The Triangle region already boasts roughly 10 million square feet of lab space. But, unlike the big three markets in the Boston area, the San Francisco Bay and San Diego County, North Carolina offers closer proximity to manufacturing and cheaper land — and plenty of it. This enables new mega-campuses to take shape along the expanding 540 Loop Beltway around Raleigh, such as Spark, a 109-acre, $1 billion development by Starwood Capital Group and Trinity Capital Advisors set to feature biomanufacturing capacity, retail, restaurants and 1.5 million square feet of lab.

Last year saw 1 million square feet of lab absorption, and what Capps called a “comfortable” 8 to 12 percent vacancy rate for space. Colliers found just over 812,000 square feet under construction and 2.3 million square feet under development at the end of 2021. 

“The diversity is the differentiator for us,” Capps said. “We’re going to continue to see some of those bigger manufacturing deals hit the market, as well as more diverse projects and lab space with amenities.”  

The lab and science boom has been buoyed by a growing tech scene. Apple is looking to open a 1 million-square-foot campus in the RTP by next year. Google is planning an engineering hub for its cloud software in downtown Durham, and Epic Games is looking to convert an 87-acre mall in Cary, 12 miles east of downtown Raleigh, into a new campus by 2024. 

Raleigh’s downtown itself continues to expand with more megaprojects in the queue. These include Downtown South — a $2.2 billion Kane Realty project set to turn a 140-acre site alongside Interstate 40 into a mix of office, hotel, residential, and even a potential soccer stadium — as well as the North Hills Innovation District, another Kane project, and twin 20-story towers at Salisbury Square, one residential and one mixed-use. Out-of-state developers see more potential, too. Manhattan-based Turnbridge Equities seeks to enter the Glenwood South submarket with the Creamery, a 32-story multifamily and 20-story commercial tower set to break ground this summer.

Part of the growth has been Raleigh’s general receptiveness to rezoning and higher-density development, said Josh Dix, principal with Trammell Crow’s mid-Atlantic office. Combined with the city’s Unified Development Ordinance, which consolidates zoning and other planning regulations, Raleigh’s growth policies make it relatively easy to build, and build fast, especially compared to more established markets. Trammell Crow currently has 400H, a 365,000-square-foot, 20-story mixed-use tower, in the works in Raleigh, with co-development partners AECOM-Canyon Partners and HM Partners. It is set to open in the fall of 2023 with 150,000 square feet of Class A office space and 242 luxury apartments.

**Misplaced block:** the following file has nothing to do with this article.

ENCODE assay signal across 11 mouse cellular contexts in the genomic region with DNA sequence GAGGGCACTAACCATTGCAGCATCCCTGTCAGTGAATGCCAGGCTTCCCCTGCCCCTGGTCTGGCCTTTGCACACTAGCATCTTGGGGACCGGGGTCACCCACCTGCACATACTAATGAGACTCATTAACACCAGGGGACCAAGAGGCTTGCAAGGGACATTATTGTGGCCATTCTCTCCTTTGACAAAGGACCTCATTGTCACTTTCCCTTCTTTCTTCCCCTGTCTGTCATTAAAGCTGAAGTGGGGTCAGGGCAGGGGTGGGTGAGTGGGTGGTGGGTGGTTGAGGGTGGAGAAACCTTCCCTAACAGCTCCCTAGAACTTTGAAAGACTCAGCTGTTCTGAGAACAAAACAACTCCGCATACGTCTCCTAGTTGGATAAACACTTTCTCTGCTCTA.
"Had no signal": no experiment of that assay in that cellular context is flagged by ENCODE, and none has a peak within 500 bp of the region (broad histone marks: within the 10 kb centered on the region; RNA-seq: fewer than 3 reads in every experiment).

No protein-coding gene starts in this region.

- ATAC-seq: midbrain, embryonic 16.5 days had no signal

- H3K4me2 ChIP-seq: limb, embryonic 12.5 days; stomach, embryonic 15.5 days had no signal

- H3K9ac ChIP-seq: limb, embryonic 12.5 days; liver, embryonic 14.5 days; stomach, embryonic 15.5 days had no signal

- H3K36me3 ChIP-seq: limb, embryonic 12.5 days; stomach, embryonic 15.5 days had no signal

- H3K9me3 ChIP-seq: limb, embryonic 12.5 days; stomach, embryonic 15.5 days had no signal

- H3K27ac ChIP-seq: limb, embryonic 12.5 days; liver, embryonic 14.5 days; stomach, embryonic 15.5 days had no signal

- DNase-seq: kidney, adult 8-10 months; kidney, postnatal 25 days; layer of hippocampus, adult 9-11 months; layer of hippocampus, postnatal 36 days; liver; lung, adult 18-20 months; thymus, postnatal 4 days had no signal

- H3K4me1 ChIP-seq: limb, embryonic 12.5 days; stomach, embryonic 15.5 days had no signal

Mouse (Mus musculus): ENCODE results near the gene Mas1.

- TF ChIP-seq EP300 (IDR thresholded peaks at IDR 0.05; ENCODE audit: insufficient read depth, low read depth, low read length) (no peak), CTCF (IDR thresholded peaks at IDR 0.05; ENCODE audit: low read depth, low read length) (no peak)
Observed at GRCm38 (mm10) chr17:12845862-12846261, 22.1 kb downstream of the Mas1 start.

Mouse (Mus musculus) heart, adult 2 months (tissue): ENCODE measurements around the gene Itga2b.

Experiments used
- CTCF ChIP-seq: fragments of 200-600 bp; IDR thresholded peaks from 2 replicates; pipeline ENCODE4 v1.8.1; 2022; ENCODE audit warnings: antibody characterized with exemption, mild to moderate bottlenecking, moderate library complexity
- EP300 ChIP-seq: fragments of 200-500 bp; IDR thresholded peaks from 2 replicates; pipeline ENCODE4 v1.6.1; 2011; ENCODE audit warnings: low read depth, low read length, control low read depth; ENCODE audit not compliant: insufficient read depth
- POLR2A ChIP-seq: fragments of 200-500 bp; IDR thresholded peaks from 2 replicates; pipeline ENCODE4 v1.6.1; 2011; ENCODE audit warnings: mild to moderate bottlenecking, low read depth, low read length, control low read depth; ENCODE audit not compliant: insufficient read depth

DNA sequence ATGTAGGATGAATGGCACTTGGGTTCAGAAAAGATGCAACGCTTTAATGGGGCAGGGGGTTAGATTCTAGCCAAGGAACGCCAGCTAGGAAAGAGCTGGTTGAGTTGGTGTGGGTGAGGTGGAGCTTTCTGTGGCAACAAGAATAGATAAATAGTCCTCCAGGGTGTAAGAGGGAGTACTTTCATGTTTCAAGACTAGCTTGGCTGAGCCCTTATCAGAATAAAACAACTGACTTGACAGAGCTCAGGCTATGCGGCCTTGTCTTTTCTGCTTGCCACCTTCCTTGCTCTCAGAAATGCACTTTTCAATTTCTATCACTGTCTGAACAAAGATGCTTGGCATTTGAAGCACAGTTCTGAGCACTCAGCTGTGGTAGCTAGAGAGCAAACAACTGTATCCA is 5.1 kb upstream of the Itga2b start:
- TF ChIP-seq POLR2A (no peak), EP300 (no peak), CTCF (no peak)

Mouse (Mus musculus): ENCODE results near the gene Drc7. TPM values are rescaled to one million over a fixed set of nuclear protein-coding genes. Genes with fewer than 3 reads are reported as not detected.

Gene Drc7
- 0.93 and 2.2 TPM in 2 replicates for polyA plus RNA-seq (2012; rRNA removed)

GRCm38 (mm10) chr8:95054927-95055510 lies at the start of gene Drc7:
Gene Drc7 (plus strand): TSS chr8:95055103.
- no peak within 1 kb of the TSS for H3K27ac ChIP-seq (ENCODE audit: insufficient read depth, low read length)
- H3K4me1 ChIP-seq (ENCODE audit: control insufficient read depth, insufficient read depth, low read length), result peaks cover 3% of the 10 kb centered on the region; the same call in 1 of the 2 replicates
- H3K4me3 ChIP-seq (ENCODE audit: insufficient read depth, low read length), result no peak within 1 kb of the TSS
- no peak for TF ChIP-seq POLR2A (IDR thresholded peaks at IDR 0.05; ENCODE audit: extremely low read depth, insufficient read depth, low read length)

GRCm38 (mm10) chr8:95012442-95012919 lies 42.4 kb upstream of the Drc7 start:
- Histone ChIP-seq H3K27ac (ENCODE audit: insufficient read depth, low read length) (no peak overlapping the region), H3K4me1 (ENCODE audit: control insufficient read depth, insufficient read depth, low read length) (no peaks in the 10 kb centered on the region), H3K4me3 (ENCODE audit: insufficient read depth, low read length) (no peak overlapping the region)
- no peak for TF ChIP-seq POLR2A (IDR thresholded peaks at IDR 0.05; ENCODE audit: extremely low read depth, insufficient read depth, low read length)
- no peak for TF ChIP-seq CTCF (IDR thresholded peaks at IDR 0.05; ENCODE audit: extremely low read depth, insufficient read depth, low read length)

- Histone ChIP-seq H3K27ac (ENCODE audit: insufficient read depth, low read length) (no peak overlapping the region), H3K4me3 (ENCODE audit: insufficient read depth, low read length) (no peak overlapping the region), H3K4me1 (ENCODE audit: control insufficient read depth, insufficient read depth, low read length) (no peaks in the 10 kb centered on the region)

In Durham, a number of lab conversions helped foster its own ecosystem of retail and restaurants downtown, said Dix. Duke University’s commitment to invest in research sites in the city has been an especially important accelerant, as have adaptive reuse projects like American Underground and the American Tobacco Historic District, which added substantial creative office space.  ​​

And more than a dozen sizable projects and redevelopments are underway in the former tobacco hub, including the Novus, a 27-story luxury apartment complex in the Five Points District being built by L.A.-based Austin Lawrence Partners on the site of a former bank. Longfellow will soon break ground on a new downtown lab conversion at 518 West Morgan Street, which will add 200,000 square feet of spec R&D space, and GlaxoSmithKlein just relocated downtown from its former home in RTP. 

While the Triangle’s urban growth has been intense — the region’s population has doubled since 1980, and many suburbs like Wendell and Zebulon saw double-digit growth in just the last year alone  — the expansion of the wider regional economy may be just as big a story. Another area of growth in the state, the so-called Piedmont Triangle, which contains cities like Winston-Salem, another former tobacco hub, is also seeing big interest from tech firms and manufacturing, like Boom Supersonic, a high-tech jet startup, and Toyota. 

Mark Owens, president and CEO of Greater Winston-Salem Inc., said firms are increasingly coordinating growth between both regions. They’re separated by maybe an hour’s drive on Interstate 40, and are “tying themselves together” and offering more growth opportunities, especially for industrial real estate, Owens said.

It’s all part of a statewide push to present North Carolina as a hub for talent and a magnet for corporate relocations. The state’s Economic Development Partnership, which helps sell companies and investors on the state, secured 174 corporate relocations last year alone, predicted to bring in 24,000 jobs and $10.01 billion in capital investment across the state. 

Those numbers underscored that the workforce and the talent continue to be the magnets bringing in more development and dollars to the Triangle. 

“The presence of these research universities is the driver, and will continue to be the driver,” said York, the former Raleigh mayor. “These schools aren’t going to relocate, they’re going to continue growing, and they’re going to be the engine.”